It’s been a month since Canadian senator Pierre-Hugues Boisvenu made his public proposal that convicted first-degree murderers be given a rope in their cell, so that they could “decide for themselves” the fastest way to an early release. One assumes that he was not advising a quick climb over the fence with it. But now that Senator Trump Card has been shuffled out of the camera’s eye and back into the quiet shadows of the Conservative think tank, it’s probably safe to talk amongst ourselves — without raising a national referendum on the death penalty. After all, I did recently promise to not raise the topic again.
What is fair topic though is fallout — and the whirlwind of incensed anger in here the day after the good senator stuffed his size ten halfway down his maw.
“Hey — you hear that idiot on the TV yesterday?” Nick the Greek asked me. He hadn’t been the first one that morning, so I just assumed that the subject was Boisvenu’s shot across the bow. But with Nick, it was his brow, not the bow that caught my attention — and specifically the furrows carved into it. His look that morning was the same one a nun might give if you asked her for a quick roll in the hay: unadulterated righteous indignation.
“You mean the trail-balloon for capital punishment?”
“Yeah. How ignorant is that? You believe this guy? He’s finished. The people are freaking. Now look.” Nick pointed at the T.V. in the corner of the gym. “Today he’s back-peddling like a mother-f**ker.”
And so he was. For the rest of the week, every newscast and tabloid in Canada carried quotes of the senator’s “regret” at being “misquoted” and having “his words taken out of context.” As for those who punch clock in the Prime Minister’s Office, they were equally quick-draw with a pre-cooked can of verbiage that distanced them — just a little bit — from the senator’s fiscally sensible proposal. It was, of course, all very predictable. If democracy is governance by high theatre, then the Canadian version could definitely use some new scriptwriters. What did surprise me though was the authentic taking-of-offence painted across the face of Nick the Greek who — according to the RCMP organized crime squad — has more missing bodies under him than an Italian cruise ship.
“I hate the way this guy paints all of us withy the same brush,” Nick said.
“I don’t think he did. The way I heard it, he just wants to dump first-degree murderers — and especially serial killers.” Then I sunk the hook. “Besides, you know as well as I do that if you had a dark alley and a bucket of bullets, you’d clip half the malakas in this place, even the drunk drivers. So what’s a few dead lifers?”
Nick drilled into me with a glare, the way he likes to with anyone who challenges his inalienable right to be right. Eventually the glare gave way to a grin. “Hey — that’s beside the point.”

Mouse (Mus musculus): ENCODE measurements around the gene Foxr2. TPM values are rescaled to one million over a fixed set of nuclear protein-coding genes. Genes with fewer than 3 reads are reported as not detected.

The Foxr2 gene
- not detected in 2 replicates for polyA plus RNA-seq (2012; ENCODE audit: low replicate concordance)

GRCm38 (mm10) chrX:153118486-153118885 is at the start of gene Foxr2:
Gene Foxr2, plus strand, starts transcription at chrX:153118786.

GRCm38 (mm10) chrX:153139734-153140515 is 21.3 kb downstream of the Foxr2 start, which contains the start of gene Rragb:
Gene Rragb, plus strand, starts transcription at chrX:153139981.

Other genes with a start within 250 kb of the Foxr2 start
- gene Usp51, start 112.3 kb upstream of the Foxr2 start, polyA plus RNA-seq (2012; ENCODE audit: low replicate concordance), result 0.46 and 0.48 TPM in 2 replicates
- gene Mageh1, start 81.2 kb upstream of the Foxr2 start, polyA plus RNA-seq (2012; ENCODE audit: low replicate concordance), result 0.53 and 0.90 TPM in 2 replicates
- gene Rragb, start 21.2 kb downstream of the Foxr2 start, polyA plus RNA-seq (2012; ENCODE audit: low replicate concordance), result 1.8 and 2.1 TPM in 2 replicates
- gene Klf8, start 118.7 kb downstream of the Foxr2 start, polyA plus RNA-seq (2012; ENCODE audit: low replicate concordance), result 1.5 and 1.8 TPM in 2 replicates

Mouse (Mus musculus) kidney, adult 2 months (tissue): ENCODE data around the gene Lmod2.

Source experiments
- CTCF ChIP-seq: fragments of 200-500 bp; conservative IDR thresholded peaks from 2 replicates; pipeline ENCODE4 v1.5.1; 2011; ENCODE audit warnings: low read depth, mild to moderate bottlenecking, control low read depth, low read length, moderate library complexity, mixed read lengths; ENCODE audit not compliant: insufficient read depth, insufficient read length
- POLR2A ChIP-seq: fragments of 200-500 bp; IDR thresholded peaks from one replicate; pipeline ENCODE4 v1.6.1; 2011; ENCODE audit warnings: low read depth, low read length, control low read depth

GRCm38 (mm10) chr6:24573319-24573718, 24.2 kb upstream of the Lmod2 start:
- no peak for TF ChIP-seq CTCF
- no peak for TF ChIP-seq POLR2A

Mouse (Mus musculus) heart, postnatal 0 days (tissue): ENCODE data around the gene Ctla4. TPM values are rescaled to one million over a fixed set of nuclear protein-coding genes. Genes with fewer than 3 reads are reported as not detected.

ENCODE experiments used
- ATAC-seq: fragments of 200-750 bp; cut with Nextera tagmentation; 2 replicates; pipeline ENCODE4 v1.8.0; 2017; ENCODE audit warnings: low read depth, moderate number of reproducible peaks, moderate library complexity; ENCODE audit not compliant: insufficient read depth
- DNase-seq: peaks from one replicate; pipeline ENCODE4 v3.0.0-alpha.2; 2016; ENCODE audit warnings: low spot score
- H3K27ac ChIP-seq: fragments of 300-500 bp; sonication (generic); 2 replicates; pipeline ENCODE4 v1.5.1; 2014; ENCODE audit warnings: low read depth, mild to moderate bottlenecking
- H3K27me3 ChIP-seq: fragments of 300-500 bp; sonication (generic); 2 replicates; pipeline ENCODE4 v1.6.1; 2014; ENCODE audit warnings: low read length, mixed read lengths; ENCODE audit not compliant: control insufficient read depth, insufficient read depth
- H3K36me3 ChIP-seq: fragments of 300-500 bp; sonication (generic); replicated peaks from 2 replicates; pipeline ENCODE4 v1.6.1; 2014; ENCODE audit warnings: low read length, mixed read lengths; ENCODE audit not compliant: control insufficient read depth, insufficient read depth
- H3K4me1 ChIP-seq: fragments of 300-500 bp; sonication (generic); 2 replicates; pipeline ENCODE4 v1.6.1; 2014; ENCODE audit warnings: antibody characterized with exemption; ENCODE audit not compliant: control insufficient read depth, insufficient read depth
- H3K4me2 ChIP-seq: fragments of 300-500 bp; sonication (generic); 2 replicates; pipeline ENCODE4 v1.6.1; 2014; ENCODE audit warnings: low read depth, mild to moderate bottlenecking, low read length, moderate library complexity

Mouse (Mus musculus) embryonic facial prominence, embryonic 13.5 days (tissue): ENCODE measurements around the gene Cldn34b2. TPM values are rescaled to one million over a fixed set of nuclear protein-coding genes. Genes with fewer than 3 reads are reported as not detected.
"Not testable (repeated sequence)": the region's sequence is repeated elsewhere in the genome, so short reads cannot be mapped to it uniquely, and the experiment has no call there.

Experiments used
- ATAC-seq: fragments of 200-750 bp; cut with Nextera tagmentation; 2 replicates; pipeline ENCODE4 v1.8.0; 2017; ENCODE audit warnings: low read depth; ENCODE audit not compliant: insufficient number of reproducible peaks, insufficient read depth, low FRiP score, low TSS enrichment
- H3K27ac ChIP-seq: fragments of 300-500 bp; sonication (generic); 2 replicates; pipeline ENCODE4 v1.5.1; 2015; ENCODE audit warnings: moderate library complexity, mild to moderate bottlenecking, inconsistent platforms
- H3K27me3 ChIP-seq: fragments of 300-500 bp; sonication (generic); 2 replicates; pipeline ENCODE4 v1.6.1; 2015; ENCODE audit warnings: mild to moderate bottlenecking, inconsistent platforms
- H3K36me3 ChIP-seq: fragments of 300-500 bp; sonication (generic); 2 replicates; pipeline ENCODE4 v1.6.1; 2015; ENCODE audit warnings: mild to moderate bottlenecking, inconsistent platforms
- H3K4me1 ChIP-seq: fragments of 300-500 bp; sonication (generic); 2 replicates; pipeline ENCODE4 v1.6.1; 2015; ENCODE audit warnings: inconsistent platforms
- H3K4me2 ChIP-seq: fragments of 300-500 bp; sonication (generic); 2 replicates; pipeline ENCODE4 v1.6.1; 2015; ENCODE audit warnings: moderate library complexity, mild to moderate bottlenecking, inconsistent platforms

Maybe. Or maybe it’s the biggest point in the room.
Back when Senator Boisvenu was plain old Monsieur Boisvenu, citizen of Quebec, his adult daughter was kidnapped, raped, and murdered by a guy with a previous record for violence. Makes me wonder what Nick the Greek would do if that happened to his little girl. Or what I would do if it was Raquel, my twenty-one year old step-daughter lying in the morgue? The Christian in me wants to say forgive and forget. But that same Christian says that lying is a sin. And the father in me says that lying is not the first commandant I’d be breaking — if I ever got my hands on anyone who hurt her.
But doesn’t feeling that way make me completely normal? That a civilized society might want some payback when someone robs their house, steals their car, or kidnaps, rapes and kills their kids doesn’t alarm me in the least. What’s alarming is when they so publicly claim that they don’t. Isn’t this the Canada that just invested ten years, eighteen billion dollars, and 158 Canadian lives on whacking Afghani tribesmen for the way they dress their women? How did we suddenly become so moralistic about killing those that hurt our families?
It reminds me of our southern neighbours — arguably the most religious superpower in history. Founded by folks who considered it a sin to say the word vagina, never mind use one, America is now one of the largest legal producers — and consumers — of hard-core pornography on the planet. Pornography that demeans. Pornography that victimizes. Pornography oiled in violence. Contrast that with countries like Thailand, Finland, and Switzerland. Is it just a coincidence that these countries — amongst the lowest consumers of on-line pornography on the globe — are also societies where sexuality is openly discussed in a way that allows people to express their true feelings; in the home, in the school system, and yes — even in government? It makes you wonder what kind of justice system Canada would have if we could talk about crime like normal humans instead of a bunch of Church Ladies.